VACTERL Association

Below you will find more information about VACTERL Association from Medigest. If you believe that you are suffering from any of the symptoms of VACTERL Association it is important that you obtain an accurate diagnosis from a medical professional to ensure that you obtain the correct medication or treatment for your condition. There are medical conditions that carry similar symptoms associated with VACTERL Association and therefore the information provided by Medigest is offered as a guideline only and should never be used in preference to seeking professional medical advice. The information relating to VACTERL Association comes from a third party source and Medigest will not be held liable for any inaccuracies relating to the information shown.


A nonrandom association of birth defects, VATER syndrome or VACTERL association, is not considered a syndrome since all the defects are linked.


Some people affected with VACTERL will not present all typical findings. The diagnosis can be suspected because of polyhydramnios in the presence of a small or absent fetal stomach, hemivertebrae or scoliosis, or limb, renal, and cardiac defects. 3D rendering may recognize the presence of a supernumerary rib (13 and 14 pairs thoracic, 6 to 7 lumbar). If the fetus is severely affected, the ultrasound diagnosis of VACTERL may be accomplished in the second trimester of pregnancy.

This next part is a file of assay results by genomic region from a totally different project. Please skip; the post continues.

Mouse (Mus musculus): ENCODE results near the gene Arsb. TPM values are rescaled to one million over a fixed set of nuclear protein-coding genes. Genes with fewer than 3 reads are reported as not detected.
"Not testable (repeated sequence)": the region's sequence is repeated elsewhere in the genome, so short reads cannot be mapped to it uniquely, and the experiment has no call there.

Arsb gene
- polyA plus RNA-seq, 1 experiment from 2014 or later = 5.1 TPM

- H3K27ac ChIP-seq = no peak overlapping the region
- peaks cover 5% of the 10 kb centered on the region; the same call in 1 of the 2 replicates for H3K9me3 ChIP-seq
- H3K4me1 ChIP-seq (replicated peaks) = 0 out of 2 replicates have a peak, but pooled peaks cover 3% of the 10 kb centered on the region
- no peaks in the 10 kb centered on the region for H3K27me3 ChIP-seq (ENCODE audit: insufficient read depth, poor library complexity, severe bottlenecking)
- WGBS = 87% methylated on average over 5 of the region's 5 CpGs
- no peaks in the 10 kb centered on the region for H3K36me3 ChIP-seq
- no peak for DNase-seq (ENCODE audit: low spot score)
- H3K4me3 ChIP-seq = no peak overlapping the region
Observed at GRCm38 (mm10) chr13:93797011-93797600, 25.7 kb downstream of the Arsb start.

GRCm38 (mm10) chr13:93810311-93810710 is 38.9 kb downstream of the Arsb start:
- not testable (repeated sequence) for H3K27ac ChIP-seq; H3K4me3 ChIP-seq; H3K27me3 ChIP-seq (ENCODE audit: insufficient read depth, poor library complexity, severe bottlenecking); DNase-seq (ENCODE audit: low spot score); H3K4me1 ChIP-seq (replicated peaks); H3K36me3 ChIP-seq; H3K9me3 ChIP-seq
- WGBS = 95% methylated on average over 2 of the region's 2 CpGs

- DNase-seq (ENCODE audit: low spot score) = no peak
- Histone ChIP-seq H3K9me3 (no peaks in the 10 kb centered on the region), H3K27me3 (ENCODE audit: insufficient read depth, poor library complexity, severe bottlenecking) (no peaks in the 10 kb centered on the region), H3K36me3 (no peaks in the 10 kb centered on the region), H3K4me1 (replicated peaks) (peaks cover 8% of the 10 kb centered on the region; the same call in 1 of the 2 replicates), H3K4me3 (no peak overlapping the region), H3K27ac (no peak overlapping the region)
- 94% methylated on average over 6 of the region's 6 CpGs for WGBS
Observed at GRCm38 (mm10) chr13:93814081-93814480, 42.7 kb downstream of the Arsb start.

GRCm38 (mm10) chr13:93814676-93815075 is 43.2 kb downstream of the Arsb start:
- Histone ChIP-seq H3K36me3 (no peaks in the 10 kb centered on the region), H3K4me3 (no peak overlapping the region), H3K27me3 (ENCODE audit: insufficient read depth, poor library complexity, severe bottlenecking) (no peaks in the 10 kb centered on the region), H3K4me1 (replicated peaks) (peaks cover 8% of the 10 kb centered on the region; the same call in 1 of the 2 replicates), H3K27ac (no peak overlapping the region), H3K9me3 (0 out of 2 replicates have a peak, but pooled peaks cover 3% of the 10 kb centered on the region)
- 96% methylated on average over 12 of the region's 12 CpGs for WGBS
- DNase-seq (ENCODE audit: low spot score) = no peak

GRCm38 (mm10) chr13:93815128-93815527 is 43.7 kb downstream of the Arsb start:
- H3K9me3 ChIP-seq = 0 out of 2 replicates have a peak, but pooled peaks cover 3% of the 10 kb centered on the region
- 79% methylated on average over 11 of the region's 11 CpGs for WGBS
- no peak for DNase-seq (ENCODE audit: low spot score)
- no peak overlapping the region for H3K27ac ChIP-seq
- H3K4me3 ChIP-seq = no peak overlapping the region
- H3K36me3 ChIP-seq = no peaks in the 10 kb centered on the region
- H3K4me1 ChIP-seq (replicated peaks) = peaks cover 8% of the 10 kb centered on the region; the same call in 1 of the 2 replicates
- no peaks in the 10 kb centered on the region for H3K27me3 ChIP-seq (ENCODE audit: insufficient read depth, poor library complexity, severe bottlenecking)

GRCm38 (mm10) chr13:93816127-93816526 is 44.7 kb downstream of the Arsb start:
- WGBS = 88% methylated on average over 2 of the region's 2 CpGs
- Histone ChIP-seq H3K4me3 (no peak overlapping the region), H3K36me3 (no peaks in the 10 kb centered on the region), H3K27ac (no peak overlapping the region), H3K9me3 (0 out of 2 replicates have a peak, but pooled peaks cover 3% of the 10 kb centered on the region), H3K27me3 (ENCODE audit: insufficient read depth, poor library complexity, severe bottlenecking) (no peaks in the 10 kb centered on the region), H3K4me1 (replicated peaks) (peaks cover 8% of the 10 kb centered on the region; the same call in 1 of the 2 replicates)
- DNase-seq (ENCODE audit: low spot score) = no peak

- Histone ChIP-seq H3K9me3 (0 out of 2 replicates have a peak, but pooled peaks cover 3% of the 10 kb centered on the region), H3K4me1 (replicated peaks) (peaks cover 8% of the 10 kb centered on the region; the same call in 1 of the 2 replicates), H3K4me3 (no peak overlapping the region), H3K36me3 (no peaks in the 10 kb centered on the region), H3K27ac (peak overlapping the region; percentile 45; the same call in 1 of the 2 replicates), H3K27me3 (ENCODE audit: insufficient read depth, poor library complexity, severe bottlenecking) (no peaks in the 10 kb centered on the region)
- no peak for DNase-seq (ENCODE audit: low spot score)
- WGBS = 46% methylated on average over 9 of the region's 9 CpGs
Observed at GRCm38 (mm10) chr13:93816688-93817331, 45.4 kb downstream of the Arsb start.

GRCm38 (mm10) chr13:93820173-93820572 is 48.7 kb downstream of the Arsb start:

A treatment plan can be developed once the birth defects have been identified. Medical treatment or surgery may be immediately required for patients with esophageal atresia, tracheoesophageal fistula, or heart defects. In some cases, surgery can wait until the child is older. Children with arm, leg, or spine problems may need physical or occupational therapy.

Symptoms and Signs

Each letter of the acronym stands for a symptom of the disease. V stands for vertebrae, which are abnormal, A stands for anal atresia, C is for cardiac/heart defects, T stands for tracheoesophageal fistula, E for esophageal atresia, R is for renal/kidney defects and L is for limb or arm defects.


There is no particular or specific genetic or chromosome problem identified with VACTERL association. It can be seen with some chromosomal defects such as Trisomy 18, which is more frequently seen in babies of diabetic mothers. Multiple factors however are most likely to cause VACTERL association.

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